Reference Systems for Brain Function
In the last three chapters we have just hinted at the possibility of representing nerve function by sets of generalized coordinates, either following the laws of statistical mechanics (surfaces of constant energy, Gibbs ensembles), or of classical mechanics (canonical equations), or with systems of vectors as in the theory of quantum mechanics (state vectors, operators, the Schrödinger and the Heisenberg pictures). These methods would permit us to determine the future behavior of a neuronal population, provided its present state is known and the parameters introduced into the equations are reliable representatives of the state of the nervous activity. Such an abstract mathematical approach may not appeal much to the neurophysiologist, who is generally used to visualising in some way the position of his subsystem in the physical structure of the brain. Unfortunately, since there are a great number of dimensions, we have to abandon the idea of an actual pictorial or graphical representation. A functional description of the brain is possible only through an extended array of parameters, which may be thought of as constituting the coordinate axes of a space, the state of the system being a function of all the variables involved (the values of all the variables at each instant). Therefore, the position of the “image point” representing the state of the system will be, at some point within the space, continuously moving as time advances, following the minute changes of the variables’ values.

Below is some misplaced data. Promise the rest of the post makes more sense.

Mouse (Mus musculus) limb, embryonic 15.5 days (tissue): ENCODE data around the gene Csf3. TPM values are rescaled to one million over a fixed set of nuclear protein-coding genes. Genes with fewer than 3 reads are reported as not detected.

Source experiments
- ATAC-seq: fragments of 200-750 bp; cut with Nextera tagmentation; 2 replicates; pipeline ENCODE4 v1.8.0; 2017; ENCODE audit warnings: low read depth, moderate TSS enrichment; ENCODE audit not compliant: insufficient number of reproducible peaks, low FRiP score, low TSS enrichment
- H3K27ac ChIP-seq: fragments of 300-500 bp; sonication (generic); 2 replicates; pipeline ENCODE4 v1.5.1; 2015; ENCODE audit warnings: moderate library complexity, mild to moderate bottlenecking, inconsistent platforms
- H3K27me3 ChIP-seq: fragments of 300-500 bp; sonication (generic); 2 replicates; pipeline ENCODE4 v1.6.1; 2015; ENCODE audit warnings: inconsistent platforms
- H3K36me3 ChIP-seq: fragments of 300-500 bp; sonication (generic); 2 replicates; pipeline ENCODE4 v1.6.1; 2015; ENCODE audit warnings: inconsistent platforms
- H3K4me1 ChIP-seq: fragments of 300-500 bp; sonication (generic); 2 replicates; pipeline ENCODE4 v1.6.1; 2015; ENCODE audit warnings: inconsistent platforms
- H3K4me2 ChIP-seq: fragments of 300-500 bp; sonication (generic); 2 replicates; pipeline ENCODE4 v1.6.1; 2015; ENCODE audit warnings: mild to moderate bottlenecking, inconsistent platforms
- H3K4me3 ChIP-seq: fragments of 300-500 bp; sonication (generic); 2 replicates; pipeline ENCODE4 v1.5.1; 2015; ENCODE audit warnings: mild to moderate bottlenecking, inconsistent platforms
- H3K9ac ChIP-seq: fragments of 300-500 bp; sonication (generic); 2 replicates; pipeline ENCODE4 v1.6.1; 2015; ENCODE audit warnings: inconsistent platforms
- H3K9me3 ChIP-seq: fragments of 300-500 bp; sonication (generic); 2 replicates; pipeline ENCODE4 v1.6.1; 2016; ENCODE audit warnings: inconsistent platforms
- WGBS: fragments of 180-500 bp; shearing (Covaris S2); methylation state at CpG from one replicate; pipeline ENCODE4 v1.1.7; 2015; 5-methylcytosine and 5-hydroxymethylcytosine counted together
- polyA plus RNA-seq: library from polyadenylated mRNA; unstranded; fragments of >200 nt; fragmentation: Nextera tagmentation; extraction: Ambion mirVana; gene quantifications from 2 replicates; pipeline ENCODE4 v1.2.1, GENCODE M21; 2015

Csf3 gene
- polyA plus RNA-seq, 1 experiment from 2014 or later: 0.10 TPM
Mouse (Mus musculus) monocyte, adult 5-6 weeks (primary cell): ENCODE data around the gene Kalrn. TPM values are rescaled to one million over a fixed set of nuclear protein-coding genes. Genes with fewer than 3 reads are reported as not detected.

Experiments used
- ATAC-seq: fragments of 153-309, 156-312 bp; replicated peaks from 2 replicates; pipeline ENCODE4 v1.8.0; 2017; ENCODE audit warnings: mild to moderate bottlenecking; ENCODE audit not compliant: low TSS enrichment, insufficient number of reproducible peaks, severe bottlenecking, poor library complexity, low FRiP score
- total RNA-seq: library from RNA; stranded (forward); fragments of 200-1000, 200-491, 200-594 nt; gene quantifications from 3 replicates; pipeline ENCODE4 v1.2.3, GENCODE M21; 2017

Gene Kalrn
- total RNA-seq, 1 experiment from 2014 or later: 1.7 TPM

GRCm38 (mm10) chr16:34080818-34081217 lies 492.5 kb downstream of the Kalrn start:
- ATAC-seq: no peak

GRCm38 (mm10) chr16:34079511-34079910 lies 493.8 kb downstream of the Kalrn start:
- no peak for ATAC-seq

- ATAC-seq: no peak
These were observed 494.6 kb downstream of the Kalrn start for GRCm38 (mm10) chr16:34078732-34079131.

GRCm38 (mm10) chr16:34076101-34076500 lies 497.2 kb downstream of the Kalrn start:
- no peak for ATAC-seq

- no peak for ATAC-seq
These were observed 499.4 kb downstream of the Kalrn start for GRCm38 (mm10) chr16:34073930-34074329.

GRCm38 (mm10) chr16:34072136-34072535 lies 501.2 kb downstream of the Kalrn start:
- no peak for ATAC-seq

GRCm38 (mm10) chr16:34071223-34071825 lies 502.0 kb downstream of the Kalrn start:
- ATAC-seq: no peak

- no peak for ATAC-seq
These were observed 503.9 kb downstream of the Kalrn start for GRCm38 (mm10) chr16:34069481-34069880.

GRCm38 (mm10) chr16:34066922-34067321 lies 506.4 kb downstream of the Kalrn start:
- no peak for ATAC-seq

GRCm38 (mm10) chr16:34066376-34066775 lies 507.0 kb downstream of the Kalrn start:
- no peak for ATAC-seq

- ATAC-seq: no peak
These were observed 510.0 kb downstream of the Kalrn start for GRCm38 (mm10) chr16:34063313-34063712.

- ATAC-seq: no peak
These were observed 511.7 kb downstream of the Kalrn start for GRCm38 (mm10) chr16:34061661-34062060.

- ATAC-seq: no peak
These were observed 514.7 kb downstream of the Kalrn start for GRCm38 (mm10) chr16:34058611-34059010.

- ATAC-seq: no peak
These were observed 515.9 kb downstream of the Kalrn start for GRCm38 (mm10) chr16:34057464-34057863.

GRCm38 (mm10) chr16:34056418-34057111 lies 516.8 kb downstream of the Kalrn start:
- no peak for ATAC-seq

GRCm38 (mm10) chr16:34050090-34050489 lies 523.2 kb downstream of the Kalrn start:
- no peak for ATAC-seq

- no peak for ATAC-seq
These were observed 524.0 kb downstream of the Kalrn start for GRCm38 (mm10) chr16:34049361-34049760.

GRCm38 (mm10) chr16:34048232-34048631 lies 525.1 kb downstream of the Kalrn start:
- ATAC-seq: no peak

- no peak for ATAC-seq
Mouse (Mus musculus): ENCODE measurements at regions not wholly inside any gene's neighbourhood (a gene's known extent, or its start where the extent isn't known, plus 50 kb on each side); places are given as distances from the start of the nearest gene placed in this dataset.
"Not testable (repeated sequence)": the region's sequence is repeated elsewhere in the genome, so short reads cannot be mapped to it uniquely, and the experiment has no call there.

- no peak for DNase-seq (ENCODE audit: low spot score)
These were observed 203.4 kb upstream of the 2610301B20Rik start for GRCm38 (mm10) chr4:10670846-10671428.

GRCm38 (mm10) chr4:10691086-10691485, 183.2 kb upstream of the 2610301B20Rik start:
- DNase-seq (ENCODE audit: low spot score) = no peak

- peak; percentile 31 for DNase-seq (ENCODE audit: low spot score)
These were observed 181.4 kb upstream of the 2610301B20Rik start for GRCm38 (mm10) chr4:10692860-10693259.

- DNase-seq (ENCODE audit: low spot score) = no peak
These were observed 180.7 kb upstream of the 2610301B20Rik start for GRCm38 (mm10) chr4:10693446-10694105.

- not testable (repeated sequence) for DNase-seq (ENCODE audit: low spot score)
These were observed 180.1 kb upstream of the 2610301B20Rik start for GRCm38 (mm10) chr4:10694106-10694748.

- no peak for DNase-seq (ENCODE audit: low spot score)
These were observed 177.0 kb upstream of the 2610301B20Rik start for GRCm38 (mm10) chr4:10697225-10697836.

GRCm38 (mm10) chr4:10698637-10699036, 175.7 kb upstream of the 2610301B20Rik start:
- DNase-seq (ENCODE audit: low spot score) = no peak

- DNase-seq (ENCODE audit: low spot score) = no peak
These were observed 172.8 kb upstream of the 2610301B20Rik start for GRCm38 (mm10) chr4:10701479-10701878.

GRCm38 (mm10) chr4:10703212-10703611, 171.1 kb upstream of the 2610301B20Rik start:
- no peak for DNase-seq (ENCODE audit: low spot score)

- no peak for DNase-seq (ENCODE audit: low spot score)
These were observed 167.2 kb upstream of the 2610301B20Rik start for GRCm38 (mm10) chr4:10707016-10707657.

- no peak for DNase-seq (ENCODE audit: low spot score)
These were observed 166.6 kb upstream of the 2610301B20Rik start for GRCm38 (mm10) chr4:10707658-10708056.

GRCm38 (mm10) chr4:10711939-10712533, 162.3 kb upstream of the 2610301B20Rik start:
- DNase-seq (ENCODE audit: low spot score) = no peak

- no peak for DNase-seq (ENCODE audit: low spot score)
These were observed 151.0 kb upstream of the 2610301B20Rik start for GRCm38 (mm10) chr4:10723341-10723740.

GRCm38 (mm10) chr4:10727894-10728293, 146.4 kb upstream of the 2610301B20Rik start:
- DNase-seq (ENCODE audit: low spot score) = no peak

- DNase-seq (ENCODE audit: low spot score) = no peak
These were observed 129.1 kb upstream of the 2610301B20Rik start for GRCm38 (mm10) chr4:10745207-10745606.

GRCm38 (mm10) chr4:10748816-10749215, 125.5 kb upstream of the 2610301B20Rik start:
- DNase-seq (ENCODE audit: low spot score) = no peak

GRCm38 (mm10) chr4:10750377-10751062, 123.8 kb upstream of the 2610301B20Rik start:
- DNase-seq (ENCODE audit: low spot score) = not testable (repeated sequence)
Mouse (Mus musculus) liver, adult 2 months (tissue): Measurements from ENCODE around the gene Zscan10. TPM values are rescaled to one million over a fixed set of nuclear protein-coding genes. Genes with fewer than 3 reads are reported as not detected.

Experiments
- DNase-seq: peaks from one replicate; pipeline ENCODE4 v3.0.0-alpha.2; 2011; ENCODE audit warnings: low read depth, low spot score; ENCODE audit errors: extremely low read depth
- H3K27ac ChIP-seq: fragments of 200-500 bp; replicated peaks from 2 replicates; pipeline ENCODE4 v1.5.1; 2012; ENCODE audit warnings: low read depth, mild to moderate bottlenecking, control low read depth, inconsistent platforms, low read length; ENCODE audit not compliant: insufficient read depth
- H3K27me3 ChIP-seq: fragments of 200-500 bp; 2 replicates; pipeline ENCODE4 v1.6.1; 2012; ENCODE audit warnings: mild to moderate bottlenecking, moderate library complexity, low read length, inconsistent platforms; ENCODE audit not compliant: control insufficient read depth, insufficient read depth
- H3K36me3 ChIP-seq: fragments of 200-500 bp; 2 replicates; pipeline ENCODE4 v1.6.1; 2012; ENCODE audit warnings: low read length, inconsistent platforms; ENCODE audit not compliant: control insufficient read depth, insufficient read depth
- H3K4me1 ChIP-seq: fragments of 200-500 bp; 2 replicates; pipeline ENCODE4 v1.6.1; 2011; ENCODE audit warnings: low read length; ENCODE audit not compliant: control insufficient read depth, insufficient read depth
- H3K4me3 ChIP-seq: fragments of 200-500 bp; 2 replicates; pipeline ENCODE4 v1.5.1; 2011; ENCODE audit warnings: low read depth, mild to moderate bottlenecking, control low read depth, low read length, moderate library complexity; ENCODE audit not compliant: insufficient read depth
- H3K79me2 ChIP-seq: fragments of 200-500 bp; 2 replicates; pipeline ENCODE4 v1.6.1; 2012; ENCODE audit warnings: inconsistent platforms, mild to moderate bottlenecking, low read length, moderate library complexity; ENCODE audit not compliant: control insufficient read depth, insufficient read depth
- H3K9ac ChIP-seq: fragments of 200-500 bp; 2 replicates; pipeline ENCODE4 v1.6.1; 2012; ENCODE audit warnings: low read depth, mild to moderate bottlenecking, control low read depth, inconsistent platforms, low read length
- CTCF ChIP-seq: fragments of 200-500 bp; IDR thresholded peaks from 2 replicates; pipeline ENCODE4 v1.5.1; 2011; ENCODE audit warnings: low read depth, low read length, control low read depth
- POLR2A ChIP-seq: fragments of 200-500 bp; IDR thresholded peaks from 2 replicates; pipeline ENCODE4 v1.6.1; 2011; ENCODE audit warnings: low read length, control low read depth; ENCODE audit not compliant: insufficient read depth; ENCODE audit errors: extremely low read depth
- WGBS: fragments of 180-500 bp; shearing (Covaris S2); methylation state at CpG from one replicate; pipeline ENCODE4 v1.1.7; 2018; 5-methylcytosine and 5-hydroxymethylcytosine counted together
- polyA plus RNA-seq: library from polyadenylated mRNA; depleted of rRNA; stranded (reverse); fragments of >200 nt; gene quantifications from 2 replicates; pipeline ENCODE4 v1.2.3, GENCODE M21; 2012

KeywordsFatigue Covariance Assure Dinates Tempo
Unable to display preview. Download preview PDF.